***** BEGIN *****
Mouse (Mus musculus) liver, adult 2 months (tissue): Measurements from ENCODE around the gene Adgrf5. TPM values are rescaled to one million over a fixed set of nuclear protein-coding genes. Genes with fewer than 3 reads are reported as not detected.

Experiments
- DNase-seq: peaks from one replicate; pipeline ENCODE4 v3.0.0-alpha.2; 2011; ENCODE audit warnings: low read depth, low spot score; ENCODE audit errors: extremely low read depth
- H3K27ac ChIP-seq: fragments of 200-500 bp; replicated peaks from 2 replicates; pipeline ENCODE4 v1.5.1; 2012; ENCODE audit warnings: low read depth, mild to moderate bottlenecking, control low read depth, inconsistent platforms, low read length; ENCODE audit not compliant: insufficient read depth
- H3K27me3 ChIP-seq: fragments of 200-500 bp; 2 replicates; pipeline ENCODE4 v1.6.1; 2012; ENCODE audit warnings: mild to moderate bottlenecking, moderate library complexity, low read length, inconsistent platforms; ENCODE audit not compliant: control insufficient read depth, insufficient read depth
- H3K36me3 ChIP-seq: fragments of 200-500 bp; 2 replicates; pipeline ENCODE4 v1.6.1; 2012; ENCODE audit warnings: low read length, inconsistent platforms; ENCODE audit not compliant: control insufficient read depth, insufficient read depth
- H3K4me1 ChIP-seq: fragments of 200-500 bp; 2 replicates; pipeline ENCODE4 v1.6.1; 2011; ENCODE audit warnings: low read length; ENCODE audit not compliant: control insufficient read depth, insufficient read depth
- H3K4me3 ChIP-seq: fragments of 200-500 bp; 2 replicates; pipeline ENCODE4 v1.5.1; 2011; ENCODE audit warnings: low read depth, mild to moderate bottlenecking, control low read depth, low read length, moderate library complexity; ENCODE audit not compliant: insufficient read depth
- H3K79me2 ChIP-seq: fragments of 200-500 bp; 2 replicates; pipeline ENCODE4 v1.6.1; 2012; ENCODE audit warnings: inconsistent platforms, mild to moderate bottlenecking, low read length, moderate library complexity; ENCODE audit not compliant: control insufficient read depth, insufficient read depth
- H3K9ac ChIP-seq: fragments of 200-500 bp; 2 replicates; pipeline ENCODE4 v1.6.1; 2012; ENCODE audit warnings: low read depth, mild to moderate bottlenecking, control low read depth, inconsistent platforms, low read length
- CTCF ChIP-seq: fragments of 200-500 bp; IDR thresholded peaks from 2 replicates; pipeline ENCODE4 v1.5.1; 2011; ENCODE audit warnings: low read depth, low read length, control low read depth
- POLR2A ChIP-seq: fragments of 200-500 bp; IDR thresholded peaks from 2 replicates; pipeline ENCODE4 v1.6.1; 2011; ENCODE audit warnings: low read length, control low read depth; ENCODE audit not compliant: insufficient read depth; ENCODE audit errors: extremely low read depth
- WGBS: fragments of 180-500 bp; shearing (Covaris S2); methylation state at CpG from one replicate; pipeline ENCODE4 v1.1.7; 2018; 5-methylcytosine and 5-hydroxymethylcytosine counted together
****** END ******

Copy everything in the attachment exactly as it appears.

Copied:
Mouse (Mus musculus) liver, adult 2 months (tissue): Measurements from ENCODE around the gene Adgrf5. TPM values are rescaled to one million over a fixed set of nuclear protein-coding genes. Genes with fewer than 3 reads are reported as not detected.

Experiments
- DNase-seq: peaks from one replicate; pipeline ENCODE4 v3.0.0-alpha.2; 2011; ENCODE audit warnings: low read depth, low spot score; ENCODE audit errors: extremely low read depth
- H3K27ac ChIP-seq: fragments of 200-500 bp; replicated peaks from 2 replicates; pipeline ENCODE4 v1.5.1; 2012; ENCODE audit warnings: low read depth, mild to moderate bottlenecking, control low read depth, inconsistent platforms, low read length; ENCODE audit not compliant: insufficient read depth
- H3K27me3 ChIP-seq: fragments of 200-500 bp; 2 replicates; pipeline ENCODE4 v1.6.1; 2012; ENCODE audit warnings: mild to moderate bottlenecking, moderate library complexity, low read length, inconsistent platforms; ENCODE audit not compliant: control insufficient read depth, insufficient read depth
- H3K36me3 ChIP-seq: fragments of 200-500 bp; 2 replicates; pipeline ENCODE4 v1.6.1; 2012; ENCODE audit warnings: low read length, inconsistent platforms; ENCODE audit not compliant: control insufficient read depth, insufficient read depth
- H3K4me1 ChIP-seq: fragments of 200-500 bp; 2 replicates; pipeline ENCODE4 v1.6.1; 2011; ENCODE audit warnings: low read length; ENCODE audit not compliant: control insufficient read depth, insufficient read depth
- H3K4me3 ChIP-seq: fragments of 200-500 bp; 2 replicates; pipeline ENCODE4 v1.5.1; 2011; ENCODE audit warnings: low read depth, mild to moderate bottlenecking, control low read depth, low read length, moderate library complexity; ENCODE audit not compliant: insufficient read depth
- H3K79me2 ChIP-seq: fragments of 200-500 bp; 2 replicates; pipeline ENCODE4 v1.6.1; 2012; ENCODE audit warnings: inconsistent platforms, mild to moderate bottlenecking, low read length, moderate library complexity; ENCODE audit not compliant: control insufficient read depth, insufficient read depth
- H3K9ac ChIP-seq: fragments of 200-500 bp; 2 replicates; pipeline ENCODE4 v1.6.1; 2012; ENCODE audit warnings: low read depth, mild to moderate bottlenecking, control low read depth, inconsistent platforms, low read length
- CTCF ChIP-seq: fragments of 200-500 bp; IDR thresholded peaks from 2 replicates; pipeline ENCODE4 v1.5.1; 2011; ENCODE audit warnings: low read depth, low read length, control low read depth
- POLR2A ChIP-seq: fragments of 200-500 bp; IDR thresholded peaks from 2 replicates; pipeline ENCODE4 v1.6.1; 2011; ENCODE audit warnings: low read length, control low read depth; ENCODE audit not compliant: insufficient read depth; ENCODE audit errors: extremely low read depth
- WGBS: fragments of 180-500 bp; shearing (Covaris S2); methylation state at CpG from one replicate; pipeline ENCODE4 v1.1.7; 2018; 5-methylcytosine and 5-hydroxymethylcytosine counted together